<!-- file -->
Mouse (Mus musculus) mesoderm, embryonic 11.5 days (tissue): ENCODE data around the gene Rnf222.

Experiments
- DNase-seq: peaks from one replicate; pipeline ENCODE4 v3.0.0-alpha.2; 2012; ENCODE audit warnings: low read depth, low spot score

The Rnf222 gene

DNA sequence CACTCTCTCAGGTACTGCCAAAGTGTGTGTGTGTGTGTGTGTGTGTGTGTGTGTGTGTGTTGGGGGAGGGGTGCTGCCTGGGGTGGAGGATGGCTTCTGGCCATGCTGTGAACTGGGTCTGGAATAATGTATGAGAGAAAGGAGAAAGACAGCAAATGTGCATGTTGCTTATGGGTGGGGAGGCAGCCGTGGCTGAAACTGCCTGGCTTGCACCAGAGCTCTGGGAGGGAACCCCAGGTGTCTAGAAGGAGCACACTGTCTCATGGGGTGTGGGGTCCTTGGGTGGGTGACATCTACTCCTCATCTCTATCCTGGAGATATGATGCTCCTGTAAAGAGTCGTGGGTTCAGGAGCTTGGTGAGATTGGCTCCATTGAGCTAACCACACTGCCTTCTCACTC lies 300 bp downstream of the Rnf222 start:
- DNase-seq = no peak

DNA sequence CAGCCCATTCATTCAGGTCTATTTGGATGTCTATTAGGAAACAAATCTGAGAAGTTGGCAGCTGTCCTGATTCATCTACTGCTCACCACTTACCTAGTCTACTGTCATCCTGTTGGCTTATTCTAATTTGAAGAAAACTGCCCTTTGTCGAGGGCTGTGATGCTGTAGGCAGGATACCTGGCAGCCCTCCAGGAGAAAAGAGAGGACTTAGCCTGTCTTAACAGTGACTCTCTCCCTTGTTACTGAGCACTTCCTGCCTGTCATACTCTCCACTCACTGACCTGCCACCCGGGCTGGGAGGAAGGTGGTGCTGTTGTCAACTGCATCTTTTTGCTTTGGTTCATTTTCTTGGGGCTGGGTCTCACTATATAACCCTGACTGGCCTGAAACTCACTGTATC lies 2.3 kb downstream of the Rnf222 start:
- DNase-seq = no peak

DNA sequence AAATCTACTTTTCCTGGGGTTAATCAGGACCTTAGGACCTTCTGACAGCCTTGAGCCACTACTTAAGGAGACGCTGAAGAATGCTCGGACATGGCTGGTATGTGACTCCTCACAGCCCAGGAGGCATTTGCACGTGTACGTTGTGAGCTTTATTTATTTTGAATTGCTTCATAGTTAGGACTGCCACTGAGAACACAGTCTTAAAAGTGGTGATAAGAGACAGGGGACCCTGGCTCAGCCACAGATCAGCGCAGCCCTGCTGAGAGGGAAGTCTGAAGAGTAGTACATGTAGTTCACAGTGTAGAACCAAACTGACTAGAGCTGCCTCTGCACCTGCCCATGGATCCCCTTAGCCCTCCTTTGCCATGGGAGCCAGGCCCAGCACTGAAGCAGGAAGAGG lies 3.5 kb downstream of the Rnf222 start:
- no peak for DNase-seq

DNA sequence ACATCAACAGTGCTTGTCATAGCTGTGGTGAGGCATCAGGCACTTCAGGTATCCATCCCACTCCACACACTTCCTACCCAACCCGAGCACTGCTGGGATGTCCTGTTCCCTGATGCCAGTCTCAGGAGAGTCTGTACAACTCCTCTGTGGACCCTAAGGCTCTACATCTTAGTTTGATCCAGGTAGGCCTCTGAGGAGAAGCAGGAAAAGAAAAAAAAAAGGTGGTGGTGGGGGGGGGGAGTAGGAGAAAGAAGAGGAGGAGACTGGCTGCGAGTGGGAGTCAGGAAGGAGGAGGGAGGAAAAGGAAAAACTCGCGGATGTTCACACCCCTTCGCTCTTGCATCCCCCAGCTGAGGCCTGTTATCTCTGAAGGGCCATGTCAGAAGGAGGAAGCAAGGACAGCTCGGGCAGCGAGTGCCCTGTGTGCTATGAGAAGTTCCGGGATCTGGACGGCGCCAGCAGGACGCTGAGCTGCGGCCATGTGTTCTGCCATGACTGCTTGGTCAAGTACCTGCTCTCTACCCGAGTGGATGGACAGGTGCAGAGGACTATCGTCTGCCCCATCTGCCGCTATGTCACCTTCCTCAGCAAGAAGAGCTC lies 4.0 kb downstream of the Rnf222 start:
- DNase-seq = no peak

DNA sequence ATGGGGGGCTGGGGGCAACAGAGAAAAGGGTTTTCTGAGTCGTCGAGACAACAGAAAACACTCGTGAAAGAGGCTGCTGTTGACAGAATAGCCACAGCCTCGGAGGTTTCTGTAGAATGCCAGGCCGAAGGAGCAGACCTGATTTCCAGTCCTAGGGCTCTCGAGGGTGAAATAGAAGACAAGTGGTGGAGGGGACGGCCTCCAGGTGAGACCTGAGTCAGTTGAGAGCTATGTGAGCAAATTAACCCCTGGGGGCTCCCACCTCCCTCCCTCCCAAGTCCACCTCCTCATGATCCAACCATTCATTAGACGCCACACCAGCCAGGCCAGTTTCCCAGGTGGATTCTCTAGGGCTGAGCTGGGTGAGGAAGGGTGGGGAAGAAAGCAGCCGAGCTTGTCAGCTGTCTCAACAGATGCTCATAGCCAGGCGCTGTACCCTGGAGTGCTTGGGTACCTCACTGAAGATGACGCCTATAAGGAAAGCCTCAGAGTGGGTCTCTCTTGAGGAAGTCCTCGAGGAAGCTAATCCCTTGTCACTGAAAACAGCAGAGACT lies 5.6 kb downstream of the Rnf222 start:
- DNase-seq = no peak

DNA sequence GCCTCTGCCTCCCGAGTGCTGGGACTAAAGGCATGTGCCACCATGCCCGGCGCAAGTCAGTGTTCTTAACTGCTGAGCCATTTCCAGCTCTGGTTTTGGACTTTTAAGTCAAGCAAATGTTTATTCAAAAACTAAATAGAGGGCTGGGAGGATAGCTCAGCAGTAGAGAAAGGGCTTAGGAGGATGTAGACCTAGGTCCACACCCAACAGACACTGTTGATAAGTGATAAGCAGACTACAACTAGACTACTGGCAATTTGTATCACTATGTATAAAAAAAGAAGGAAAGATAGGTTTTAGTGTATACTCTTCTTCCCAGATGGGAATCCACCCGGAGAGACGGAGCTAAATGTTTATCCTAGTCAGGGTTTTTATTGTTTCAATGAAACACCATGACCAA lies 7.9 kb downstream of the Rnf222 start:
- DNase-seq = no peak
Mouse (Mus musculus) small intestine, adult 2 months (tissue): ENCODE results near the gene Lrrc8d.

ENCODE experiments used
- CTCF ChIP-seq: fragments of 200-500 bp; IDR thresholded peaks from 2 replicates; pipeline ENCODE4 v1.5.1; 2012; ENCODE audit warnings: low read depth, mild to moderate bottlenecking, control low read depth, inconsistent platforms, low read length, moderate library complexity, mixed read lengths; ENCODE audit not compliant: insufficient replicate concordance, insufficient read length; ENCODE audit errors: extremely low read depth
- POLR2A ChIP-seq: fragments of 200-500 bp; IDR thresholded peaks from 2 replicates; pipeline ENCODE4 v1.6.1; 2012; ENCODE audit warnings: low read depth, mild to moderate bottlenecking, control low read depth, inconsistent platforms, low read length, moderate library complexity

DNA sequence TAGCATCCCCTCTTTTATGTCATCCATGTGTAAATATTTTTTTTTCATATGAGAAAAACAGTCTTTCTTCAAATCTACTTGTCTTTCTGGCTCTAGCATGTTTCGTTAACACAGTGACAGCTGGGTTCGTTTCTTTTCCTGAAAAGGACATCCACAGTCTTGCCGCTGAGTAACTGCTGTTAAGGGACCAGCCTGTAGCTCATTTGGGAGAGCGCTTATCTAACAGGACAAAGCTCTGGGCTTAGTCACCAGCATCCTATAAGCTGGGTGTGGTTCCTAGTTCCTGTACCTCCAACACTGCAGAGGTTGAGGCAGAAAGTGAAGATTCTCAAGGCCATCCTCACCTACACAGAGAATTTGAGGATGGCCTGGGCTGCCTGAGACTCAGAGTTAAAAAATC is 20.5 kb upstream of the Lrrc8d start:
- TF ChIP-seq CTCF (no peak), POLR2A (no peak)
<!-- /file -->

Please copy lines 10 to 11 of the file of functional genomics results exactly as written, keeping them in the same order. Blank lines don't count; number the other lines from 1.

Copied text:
- no peak for DNase-seq

DNA sequence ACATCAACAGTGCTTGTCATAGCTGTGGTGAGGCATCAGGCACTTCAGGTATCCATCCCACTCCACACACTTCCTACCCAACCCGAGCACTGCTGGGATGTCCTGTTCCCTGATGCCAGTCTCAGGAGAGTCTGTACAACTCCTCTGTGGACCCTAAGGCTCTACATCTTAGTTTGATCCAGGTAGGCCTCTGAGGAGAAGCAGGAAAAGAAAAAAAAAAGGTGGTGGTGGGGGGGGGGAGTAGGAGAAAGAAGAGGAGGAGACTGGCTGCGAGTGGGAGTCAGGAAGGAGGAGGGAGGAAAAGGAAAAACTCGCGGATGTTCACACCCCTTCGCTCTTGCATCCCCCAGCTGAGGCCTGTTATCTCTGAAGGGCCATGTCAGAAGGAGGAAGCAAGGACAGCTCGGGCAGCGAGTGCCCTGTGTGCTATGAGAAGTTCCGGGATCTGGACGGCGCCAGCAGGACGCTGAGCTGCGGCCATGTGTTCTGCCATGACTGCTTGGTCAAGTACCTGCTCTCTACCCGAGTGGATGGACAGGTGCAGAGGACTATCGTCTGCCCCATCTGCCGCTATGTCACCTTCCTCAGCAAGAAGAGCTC lies 4.0 kb downstream of the Rnf222 start: